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Temple Gallery

Established 1959

Nativity - exhibited at the Temple Gallery, specialists in Russian icons

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UU026. Nativity

Russia, Pskov
Early 16th century
59.5 x 51.9cmClick here to convert metric size to imperial

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The Virgin is shown in the centre of the icon, lying in a contemplative state after having given birth to the Saviour in a cave in the desert. Christ is seen behind the Virgin wrapped in swaddling clothes and laying in a cot. On the left we see the kings bending over in adoration at the child. On the right we see a shepherd gazing at the miraculous birth. In the lower right two midwives bathe the newly born child. On the lower left Joseph is shown sitting in a bemused state, being tempted by the devil who has disguised himself as a hermit.

The iconography is taken from the Gospels (Mat. 1:18–25, 2:1–12; Luke 2:11–20), and the apocryphal Protoevangelium of James.[1] The latter is the source of the cave setting; a feature that distinguishes the imagery from western versions of the Nativity, where the event takes place in a stable. The liturgical feast was developed, both in the west and in the east, by the end of the 4th century. All the main features of the Eastern imagery are in place by the 6th century.

Our version is an excellent example of early 16th century icon-painting from Pskov, one of the most significant regions in the creation of medieval Russia icons. The main features indicating the icon was created in this celebrated region are: the composition, the serious faces, the colouring - cinnabar, reddish-brown ochre, and bluish-green, are the 'favourite combinations' used by Pskovian artists[2] - and the depiction of mountains with their crisp white leshchadka (Old Slavonic, "split rock").


Fig. a. Nativity, Pskov, early 16th century, Pskov Museum, Russia

The composition is close to another version of the Nativity - which has also been attributed to Pskov, early 16th century - in the Pskov State Historical, Architectural and Fine Arts Museum-Reserve (see fig. a). The main difference in this composition is the inclusion of the angels at the top of the scene and the two shepherds to the right of the Virgin, whereas our version only has one shepherd. Though the face and physicality of the shepherd is very close (see details below). Another interesting similarity is the depiction of the kings (see details below).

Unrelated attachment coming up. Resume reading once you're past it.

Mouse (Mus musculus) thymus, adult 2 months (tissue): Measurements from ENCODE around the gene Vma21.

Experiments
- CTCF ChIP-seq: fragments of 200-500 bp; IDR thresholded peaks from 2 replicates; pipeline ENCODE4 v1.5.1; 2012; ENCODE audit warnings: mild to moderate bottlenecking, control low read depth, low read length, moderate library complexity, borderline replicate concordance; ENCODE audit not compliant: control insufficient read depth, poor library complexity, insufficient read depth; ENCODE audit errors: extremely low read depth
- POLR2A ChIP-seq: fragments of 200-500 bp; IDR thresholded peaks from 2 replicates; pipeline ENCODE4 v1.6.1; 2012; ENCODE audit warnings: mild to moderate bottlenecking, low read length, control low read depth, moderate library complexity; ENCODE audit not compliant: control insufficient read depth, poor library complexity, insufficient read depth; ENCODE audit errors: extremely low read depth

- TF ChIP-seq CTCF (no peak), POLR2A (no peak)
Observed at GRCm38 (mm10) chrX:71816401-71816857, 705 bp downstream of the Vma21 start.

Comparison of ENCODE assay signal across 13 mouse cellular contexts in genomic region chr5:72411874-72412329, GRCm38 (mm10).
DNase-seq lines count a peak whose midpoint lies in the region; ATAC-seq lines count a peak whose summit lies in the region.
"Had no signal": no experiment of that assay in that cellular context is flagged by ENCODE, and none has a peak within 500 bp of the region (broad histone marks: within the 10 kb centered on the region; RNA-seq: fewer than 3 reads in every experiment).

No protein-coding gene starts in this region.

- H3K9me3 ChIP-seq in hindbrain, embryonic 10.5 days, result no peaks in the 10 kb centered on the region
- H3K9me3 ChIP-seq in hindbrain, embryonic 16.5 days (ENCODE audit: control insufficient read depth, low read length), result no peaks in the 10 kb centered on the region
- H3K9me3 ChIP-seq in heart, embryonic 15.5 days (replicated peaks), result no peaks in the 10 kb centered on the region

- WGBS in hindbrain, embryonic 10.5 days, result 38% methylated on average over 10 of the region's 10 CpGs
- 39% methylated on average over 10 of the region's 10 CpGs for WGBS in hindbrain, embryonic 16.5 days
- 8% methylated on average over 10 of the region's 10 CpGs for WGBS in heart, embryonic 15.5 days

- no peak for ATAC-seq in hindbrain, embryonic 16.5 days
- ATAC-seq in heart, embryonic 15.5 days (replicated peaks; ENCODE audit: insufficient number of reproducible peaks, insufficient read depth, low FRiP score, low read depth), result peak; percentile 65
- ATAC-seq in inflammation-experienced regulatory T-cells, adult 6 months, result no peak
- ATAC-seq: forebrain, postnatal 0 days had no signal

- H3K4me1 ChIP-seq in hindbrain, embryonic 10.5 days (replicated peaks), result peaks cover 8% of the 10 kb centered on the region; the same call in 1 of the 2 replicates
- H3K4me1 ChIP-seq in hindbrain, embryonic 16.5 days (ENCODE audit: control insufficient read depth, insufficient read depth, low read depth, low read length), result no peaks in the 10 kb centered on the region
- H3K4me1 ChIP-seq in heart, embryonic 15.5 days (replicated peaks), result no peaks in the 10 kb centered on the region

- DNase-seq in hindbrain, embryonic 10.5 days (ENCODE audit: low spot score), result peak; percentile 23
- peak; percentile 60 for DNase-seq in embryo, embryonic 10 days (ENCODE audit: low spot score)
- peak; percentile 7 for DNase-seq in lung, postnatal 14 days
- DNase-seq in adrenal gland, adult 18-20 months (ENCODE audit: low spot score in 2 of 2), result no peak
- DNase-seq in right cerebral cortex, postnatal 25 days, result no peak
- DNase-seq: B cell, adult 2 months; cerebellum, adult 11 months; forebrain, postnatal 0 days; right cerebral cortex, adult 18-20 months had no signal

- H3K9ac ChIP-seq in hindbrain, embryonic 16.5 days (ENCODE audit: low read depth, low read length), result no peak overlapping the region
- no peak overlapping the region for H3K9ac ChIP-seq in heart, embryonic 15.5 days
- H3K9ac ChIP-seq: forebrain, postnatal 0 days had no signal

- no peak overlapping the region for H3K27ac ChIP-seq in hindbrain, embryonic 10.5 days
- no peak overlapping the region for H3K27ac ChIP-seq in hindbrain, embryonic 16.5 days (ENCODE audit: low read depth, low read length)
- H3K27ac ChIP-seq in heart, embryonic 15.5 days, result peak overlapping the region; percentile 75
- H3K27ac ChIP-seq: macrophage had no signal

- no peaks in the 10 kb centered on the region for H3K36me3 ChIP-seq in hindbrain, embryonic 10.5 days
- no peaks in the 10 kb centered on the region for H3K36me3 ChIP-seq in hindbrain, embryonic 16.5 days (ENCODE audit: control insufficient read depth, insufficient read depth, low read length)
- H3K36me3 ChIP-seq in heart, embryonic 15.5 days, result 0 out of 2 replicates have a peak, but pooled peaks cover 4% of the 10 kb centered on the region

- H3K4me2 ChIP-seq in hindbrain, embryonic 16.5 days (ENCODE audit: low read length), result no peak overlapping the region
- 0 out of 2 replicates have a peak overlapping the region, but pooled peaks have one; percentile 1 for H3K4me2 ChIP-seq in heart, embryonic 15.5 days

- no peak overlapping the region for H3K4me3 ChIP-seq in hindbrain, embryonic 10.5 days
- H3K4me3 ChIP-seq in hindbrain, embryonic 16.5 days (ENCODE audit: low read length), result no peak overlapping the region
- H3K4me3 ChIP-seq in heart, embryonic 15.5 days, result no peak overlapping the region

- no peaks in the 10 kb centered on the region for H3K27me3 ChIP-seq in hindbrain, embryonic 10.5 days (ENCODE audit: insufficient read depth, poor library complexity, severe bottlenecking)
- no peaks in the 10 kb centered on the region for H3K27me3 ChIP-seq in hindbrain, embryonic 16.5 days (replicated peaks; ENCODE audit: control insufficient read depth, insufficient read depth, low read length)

Detail of fig. a. Detail from no. UU026

Detail of fig. a. Detail from no. UU026

One of the most distinctive features of Pskov icons are their serious faces that sometimes have a severe expression, black eyes with white highlights, imparting a powerful depth to the figures, at once formidable and engaging. As Irina Rodnikova writes: 'The Pskov icon is distinguished by a highly contemplative approach, felt in the spirituality of the severe faces of its saints, faces scorched with an indomitable inner flame of faith...'[3] The expression of these faces can also be connected to a textual and liturgical tradition (especially in the early Christian period) of invoking a sense of divine 'fear' and 'awe' in the worshipper, especially during the Eucharist.[4]

Yet the Pskov style balances this sense of fearfulness with a deeply contemplative gaze and inner luminosity that is conveyed through the warm, glowing light that the flesh emits. For example, this is most clearly seen in the face of the Mother of God in our icon, with its curved eyebrows and dark, piercing eyes, yet warm glow. If we compare this detail with other Pskov icons we find a corresponding expression (see details below).


Detail from the Descent into Limbo with Saints, Pskov, The Russian Museum, St Petersburg, Russia Detail from no. UU026

Detail from The Nativity of the Virgin and Deesis, Pskov, 15th century, Tretyakov Gallery, Moscow Russia




Footnotes:-
1. Text is published online at: http://www.newadvent.org/fathers/0847.htm
2. Tatyana Geicheneko, Pskov Icons: 13th-16th Centuries, p. 31 (Leningrad, Aurora, 1991), p. 33
3. Tatyana Geicheneko, Pskov Icons: 13th-16th Centuries, p. 31 (Leningrad, Aurora, 1991), p. 31
4. See, for example, Margaret Barker, The Temple Roots of the Liturgy, published online at: http://www.margaretbarker.com/Papers/TempleRootsofChristianLiturgy.pdf (p.13-14)

Detail Images